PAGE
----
Court deals a blow to Portsmouth vineyard’s wedding plans

A wedding reception tent sits in a field at Greenvale Vineyards. A wedding reception tent sits in a field at Greenvale Vineyards.

A wedding reception tent sits in a field at Greenvale Vineyards.

PORTSMOUTH — A Newport Superior Court Judge has upheld a decision by the Portsmouth Zoning Board of Review denying Greenvale Vineyards a permit to host weddings, receptions, corporate functions, and banquets on its property off Wapping Road in south Portsmouth.

In a decision filed Sept. 5, Judge Stephen P. Nugent agreed with the zoning board that those activities aren’t found on a list of permitted special uses in the town zoning code.

Instead, the judge wrote, wedding receptions, corporate functions and banquets are more like a use that is prohibited in R-40 residential zones — an eating establishment.

“Certainly we are disappointed by the decision,” said Nancy Parker Wilson, the vineyard’s general manager and part owner. She said no decision on any appeal or next step has been made.

The ruling does not, she added, address the vineyard’s contention that it should be allowed to host such activities under Rhode Island’s Right to Farm Act.

It was under the provisions of that act that the vineyard initially sought permission to conduct the additional activities, Ms. Parker Wilson said, “and that remains a question that has not been answered.”

Among other things, the Right to Farm act states that “the mixed-use of farms and farmlands for other forms of enterprise is hereby recognized as a valuable and viable means of contributing to the preservation of agriculture.”

The vineyard’s website still promotes its rental for such occasions — “Whether it is a wedding, rehearsal dinner, anniversary or employee thank you, Greenvale is one of the most beautiful spots on Aquidneck Island for any celebration.”

After several neighbors objected to the property’s use for wedding receptions (other neighbors have been supportive), town officials said that the vineyard would need a special use permit to continue such activities.

The vineyard applied for a permit, contending that, as an “outdoor recreational facility” it ought to qualify.

The town’s zoning board held well-attended hearings in 2010 and wound up denying the special use permit by a 3-2 vote.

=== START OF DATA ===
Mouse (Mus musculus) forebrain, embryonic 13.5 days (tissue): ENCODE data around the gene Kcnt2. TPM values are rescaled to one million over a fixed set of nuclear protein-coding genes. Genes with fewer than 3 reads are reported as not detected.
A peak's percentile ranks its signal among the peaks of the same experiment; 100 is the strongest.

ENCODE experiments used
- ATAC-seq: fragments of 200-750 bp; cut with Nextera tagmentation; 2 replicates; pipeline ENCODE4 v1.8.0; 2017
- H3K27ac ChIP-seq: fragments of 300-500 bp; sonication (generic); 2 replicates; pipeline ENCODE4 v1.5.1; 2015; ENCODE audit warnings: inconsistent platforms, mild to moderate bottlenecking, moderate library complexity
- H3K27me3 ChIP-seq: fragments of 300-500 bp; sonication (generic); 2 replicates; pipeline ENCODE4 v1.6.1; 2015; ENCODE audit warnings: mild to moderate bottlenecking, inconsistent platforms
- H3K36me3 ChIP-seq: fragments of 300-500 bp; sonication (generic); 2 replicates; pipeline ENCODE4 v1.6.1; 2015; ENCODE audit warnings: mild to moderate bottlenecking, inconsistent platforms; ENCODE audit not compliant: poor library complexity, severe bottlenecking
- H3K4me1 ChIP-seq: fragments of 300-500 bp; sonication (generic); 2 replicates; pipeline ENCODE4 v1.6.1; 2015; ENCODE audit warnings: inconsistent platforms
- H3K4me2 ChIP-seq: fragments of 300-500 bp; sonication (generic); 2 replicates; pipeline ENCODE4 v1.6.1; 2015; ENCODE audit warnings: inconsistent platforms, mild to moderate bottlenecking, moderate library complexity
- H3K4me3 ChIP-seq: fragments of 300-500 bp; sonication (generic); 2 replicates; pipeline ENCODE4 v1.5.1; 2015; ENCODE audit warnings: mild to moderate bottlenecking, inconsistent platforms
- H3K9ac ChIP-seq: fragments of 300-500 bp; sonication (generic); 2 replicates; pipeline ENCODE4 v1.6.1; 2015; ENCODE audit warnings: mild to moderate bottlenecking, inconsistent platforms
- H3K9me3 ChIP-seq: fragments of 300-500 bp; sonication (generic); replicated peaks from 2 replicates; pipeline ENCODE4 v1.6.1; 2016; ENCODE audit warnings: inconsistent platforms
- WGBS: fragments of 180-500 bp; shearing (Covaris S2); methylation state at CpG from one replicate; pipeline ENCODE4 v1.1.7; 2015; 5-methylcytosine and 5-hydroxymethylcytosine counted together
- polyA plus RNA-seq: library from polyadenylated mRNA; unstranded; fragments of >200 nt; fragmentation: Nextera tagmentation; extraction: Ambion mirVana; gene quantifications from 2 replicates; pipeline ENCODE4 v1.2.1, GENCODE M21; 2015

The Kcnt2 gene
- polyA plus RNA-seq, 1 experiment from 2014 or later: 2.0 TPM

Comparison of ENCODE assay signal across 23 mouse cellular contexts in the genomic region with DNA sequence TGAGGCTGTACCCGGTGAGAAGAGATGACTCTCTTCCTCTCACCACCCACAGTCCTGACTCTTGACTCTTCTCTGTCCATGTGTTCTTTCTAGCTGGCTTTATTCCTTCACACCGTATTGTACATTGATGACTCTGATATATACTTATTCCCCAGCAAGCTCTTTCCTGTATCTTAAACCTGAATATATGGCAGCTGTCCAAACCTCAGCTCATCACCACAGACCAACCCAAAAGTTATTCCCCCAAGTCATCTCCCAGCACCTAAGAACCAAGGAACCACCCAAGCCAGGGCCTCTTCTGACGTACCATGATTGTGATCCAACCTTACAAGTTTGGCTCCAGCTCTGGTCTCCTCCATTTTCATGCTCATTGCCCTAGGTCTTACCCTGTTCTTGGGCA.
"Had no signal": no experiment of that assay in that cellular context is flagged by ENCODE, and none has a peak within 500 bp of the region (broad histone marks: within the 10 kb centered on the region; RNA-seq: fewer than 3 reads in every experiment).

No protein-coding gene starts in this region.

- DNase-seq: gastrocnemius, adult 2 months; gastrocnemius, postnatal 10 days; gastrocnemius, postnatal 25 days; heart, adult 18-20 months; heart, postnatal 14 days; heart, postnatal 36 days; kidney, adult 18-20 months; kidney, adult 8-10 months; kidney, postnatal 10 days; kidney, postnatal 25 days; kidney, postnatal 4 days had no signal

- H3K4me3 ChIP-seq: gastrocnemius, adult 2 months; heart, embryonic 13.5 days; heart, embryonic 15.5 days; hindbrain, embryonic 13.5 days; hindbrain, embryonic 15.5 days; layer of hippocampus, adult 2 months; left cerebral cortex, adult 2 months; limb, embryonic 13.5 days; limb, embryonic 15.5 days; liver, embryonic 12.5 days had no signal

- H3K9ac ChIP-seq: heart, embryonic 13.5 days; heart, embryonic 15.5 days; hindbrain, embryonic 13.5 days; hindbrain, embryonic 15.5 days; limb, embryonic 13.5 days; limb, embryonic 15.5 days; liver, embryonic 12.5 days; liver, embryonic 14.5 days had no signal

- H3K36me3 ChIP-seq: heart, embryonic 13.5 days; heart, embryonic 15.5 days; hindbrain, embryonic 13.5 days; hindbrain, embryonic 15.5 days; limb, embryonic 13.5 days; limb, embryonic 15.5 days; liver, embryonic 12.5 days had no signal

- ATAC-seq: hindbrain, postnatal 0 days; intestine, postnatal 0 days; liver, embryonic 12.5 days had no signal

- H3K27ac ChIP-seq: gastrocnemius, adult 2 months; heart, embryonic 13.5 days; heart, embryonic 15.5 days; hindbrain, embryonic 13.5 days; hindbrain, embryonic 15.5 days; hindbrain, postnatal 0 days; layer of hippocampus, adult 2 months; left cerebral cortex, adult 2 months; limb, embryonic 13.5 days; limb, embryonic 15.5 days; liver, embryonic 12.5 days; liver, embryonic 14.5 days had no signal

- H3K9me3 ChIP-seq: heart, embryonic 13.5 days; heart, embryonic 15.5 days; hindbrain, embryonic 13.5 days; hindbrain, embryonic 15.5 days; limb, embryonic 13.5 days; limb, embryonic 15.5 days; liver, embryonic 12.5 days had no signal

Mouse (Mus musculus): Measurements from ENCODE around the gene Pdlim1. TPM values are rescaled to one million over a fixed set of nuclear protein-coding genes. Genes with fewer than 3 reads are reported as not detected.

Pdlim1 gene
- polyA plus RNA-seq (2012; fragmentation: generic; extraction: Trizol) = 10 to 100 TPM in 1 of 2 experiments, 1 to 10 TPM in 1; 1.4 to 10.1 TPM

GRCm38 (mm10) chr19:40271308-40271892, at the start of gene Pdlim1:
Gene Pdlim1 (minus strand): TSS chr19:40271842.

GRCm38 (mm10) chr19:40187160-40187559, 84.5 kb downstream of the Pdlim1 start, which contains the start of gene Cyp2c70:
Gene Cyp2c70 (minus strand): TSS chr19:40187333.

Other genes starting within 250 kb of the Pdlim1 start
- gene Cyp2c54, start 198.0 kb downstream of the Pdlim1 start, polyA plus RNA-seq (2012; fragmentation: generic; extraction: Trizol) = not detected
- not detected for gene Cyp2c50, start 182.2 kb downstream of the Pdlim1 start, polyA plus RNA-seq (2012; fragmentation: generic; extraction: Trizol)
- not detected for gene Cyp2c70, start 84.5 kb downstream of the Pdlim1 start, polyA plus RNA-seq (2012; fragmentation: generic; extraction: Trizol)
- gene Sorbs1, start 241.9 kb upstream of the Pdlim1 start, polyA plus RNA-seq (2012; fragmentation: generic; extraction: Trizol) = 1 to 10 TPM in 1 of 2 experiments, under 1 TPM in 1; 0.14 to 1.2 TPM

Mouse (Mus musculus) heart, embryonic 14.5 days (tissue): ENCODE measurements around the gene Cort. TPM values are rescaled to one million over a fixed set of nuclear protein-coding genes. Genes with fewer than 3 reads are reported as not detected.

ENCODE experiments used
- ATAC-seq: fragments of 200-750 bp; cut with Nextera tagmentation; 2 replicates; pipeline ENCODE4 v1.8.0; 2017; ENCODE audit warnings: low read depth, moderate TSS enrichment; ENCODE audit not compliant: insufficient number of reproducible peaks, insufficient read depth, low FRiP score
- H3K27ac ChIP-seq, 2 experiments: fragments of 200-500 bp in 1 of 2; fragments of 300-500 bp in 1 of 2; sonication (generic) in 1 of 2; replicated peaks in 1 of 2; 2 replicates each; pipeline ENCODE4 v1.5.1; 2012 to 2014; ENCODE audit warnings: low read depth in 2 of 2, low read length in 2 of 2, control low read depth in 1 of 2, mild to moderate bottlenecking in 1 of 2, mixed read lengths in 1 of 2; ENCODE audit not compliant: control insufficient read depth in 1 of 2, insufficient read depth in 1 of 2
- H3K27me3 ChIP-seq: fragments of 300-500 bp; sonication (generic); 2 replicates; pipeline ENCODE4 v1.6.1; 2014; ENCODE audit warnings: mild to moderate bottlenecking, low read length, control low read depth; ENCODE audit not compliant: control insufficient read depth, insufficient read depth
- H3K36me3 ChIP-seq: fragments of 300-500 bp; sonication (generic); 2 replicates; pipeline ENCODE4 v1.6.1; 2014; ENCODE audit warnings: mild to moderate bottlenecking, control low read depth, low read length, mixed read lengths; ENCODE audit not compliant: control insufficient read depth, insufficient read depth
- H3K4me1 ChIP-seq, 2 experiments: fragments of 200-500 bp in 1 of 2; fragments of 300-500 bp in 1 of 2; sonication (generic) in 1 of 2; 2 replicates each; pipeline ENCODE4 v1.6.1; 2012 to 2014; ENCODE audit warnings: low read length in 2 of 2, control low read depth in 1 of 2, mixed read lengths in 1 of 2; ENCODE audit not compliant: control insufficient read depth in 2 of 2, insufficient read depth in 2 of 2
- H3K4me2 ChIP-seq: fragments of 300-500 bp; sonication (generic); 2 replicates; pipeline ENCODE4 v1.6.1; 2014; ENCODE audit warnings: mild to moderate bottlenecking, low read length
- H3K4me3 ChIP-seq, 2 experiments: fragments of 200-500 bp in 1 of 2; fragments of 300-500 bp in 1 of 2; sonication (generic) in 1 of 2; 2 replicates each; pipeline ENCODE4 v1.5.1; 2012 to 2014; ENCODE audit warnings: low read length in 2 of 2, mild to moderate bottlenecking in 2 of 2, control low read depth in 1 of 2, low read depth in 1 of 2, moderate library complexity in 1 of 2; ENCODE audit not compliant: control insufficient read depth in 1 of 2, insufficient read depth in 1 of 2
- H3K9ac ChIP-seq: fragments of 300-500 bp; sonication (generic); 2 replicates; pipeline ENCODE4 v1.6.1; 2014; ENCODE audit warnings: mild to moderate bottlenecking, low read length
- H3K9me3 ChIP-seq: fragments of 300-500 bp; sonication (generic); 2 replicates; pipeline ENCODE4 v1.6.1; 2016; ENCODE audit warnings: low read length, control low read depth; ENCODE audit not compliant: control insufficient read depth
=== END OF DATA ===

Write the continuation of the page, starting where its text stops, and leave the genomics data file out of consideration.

Supporters, among them Louis Escobar, whose Portsmouth dairy farm runs a corn ‘maize’ and other activities to help make ends meet, said that farms are vanishing and need to find other revenue sources to survive. Others said that Greenvale had been hosting weddings for years without problems.

Objectors argued that a wedding reception business has nothing to do with farming and voiced concerns about safety, the serving of alcohol, noise and traffic in that quiet residential area.

During those hearings, Ms. Parker Wilson said that Greenvale “runs tours and allows picnics and other recreational activities on its land” and also engages in activities such as “passive recreation, educational programs and music,” which she argued are similar to activities conducted at a country club, golf, swimming, tennis, or “other outdoor recreational facility”.

Conflicting testimony was also taken by two real estate experts.

Peter M. Scotti, a real estate broker and appraiser, testified on behalf of the vineyard, describing recreation as  “anything other than work … any activity one performs during leisure time.‟ He included weddings, proms, and corporate functions as social and recreational uses.

The objectors countered with real estate consultant Paul Hogan. He testified that the activities proposed by Greenvale don’t match the code’s view of recreational activities which “combine(s) social activity with physical activity” but more closely resemble those of “an eating place,” a service industry not allowed in R40 residential areas such as the land where Greenvale is located.

In its split decision, the zoning board agreed, stating that “weddings are social, not recreational events,” and that wedding receptions and the like do better match the description of what happens at an “eating place.”

“Adding occasional weddings, receptions, corporate functions, banquets and the like will neither make the farm an outdoor recreational facility, a country club, or any other use listed” in the code,” the board majority concluded. “Hiking and enjoying the scenery bear little relation to the activities set forth in the ptition: weddings, receptions, corporate functions, banquets …”

Judge Nugent found no reason to overturn that decision, writing, “this Court affirms the decision of the Board to dismiss Greenvale’s petition in light of the factual determination by the Board that the proposed use did not fit within the enumerated list of specially permitted uses and that the proposed use was most similar to a use prohibited in an R-40 zone.”

“I was bemused by this,” Ms. Parker Wilson said last week of the argument that the activities resemble those of an “eating place.” “We don’t even have a stove top or an oven here.” Any food served at receptions, she said, has been supplied by caterers.

She said she hopes the question is eventually addressed in the context of ‘right to farm.”

“We are a farm and what we do is very labor intensive and expensive. The only way and most others like us survive these days is as an agrotourism business … I do think that in general Portsmouth supports and appreciates its farms and wants to see them survive.”

Authors

Top